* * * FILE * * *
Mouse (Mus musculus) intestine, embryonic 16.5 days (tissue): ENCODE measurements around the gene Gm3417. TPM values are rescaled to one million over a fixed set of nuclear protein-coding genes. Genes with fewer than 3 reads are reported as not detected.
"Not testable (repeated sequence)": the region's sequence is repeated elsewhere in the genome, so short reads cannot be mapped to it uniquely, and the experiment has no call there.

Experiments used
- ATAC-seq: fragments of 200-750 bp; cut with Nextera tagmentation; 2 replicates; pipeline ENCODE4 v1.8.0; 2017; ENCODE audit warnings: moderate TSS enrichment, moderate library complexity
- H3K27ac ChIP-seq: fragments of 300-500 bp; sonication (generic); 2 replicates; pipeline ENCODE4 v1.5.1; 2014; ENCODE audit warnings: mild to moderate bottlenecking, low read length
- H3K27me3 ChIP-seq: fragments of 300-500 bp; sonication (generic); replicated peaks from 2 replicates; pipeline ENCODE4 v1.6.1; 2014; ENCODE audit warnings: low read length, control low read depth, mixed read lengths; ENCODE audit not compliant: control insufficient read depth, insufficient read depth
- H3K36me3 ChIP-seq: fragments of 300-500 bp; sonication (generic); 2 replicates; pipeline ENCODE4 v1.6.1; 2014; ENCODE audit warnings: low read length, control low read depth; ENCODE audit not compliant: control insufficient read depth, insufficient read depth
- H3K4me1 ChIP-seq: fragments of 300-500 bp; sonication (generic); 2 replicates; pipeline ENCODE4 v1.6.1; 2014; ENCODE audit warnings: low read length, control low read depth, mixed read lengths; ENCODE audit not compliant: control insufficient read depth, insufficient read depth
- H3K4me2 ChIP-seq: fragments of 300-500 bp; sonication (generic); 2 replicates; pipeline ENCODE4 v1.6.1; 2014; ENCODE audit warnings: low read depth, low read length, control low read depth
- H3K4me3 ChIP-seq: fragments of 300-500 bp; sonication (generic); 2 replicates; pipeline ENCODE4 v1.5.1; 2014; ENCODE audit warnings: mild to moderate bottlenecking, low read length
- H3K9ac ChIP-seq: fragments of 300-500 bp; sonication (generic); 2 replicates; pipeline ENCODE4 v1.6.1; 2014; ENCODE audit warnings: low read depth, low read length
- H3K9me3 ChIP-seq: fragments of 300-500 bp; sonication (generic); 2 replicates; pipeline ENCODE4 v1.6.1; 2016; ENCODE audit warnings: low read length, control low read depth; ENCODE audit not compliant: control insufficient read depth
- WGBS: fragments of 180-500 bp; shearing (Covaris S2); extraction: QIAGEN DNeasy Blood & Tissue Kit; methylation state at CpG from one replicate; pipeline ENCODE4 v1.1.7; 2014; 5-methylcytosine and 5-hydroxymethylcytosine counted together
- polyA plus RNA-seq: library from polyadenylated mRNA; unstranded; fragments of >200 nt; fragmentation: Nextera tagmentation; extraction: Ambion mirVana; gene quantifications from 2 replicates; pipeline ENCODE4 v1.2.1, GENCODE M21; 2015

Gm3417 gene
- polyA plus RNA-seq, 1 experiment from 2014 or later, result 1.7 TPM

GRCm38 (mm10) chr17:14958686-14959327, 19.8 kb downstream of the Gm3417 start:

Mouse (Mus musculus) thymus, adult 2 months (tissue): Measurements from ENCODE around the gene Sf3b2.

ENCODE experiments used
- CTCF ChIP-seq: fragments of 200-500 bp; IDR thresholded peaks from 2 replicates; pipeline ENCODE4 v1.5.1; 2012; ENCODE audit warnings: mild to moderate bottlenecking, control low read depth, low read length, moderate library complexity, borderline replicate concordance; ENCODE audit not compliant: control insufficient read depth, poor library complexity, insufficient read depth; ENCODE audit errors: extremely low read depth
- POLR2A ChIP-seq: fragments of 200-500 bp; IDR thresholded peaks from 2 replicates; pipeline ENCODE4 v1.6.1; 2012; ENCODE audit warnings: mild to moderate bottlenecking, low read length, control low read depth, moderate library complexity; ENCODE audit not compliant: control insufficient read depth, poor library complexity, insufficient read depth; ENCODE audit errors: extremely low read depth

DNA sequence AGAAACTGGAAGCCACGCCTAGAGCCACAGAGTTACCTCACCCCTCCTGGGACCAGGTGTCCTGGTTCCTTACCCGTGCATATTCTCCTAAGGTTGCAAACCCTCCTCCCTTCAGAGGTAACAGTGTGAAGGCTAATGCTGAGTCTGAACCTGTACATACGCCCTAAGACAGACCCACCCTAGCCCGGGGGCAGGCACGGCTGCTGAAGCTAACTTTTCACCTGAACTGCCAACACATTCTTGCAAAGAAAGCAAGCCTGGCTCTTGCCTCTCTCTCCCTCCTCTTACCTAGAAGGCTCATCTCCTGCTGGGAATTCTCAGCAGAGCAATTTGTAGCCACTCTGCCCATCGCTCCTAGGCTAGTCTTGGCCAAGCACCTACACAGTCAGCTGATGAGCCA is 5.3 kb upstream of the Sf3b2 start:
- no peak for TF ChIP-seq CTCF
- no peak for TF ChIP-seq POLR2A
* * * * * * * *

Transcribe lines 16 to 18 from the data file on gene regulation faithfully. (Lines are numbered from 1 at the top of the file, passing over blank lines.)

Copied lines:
- polyA plus RNA-seq, 1 experiment from 2014 or later, result 1.7 TPM

GRCm38 (mm10) chr17:14958686-14959327, 19.8 kb downstream of the Gm3417 start:

Mouse (Mus musculus) thymus, adult 2 months (tissue): Measurements from ENCODE around the gene Sf3b2.